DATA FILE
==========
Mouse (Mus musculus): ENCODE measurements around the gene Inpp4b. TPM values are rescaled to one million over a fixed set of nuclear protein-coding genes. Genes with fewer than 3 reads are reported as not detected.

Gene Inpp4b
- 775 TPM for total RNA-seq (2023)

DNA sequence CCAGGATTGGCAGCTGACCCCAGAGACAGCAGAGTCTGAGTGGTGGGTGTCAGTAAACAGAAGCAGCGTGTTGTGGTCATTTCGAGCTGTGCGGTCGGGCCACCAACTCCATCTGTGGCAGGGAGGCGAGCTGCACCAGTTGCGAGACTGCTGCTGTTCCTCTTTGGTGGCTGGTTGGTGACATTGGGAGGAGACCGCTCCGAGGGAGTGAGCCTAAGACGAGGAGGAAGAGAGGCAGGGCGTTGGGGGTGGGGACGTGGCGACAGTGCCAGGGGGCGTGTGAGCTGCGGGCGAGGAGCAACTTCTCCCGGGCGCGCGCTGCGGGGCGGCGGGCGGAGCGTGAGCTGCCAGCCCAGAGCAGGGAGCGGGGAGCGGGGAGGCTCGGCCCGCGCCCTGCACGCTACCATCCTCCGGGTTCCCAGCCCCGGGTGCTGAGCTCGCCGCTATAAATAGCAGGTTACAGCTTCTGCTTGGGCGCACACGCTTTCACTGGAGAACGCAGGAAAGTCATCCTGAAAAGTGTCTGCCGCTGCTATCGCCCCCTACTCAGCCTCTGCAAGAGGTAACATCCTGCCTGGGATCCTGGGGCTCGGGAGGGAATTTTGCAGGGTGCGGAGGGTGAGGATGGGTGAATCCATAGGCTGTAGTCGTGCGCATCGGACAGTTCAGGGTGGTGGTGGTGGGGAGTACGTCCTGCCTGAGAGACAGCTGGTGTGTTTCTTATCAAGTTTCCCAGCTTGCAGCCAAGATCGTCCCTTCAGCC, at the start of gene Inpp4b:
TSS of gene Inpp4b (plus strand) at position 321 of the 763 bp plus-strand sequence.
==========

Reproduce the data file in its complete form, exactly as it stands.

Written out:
Mouse (Mus musculus): ENCODE measurements around the gene Inpp4b. TPM values are rescaled to one million over a fixed set of nuclear protein-coding genes. Genes with fewer than 3 reads are reported as not detected.

Gene Inpp4b
- 775 TPM for total RNA-seq (2023)

DNA sequence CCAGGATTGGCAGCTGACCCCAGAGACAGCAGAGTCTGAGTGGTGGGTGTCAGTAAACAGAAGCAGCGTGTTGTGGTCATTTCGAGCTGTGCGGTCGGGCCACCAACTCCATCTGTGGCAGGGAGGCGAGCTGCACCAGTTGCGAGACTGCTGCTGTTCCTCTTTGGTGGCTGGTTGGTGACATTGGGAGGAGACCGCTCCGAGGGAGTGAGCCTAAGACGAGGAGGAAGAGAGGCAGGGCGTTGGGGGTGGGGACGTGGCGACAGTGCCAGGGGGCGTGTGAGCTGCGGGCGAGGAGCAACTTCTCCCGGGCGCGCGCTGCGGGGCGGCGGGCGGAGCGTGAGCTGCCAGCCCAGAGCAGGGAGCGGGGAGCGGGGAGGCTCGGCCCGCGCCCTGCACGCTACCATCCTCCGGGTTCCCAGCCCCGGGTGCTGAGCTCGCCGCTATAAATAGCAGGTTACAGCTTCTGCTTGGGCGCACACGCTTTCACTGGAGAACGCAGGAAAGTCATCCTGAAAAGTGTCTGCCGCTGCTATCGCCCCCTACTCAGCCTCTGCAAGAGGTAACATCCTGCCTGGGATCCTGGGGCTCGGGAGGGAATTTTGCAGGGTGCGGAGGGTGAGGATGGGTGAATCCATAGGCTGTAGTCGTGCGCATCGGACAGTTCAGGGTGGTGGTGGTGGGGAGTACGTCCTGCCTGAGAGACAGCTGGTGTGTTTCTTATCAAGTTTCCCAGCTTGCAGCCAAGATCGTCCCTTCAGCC, at the start of gene Inpp4b:
TSS of gene Inpp4b (plus strand) at position 321 of the 763 bp plus-strand sequence.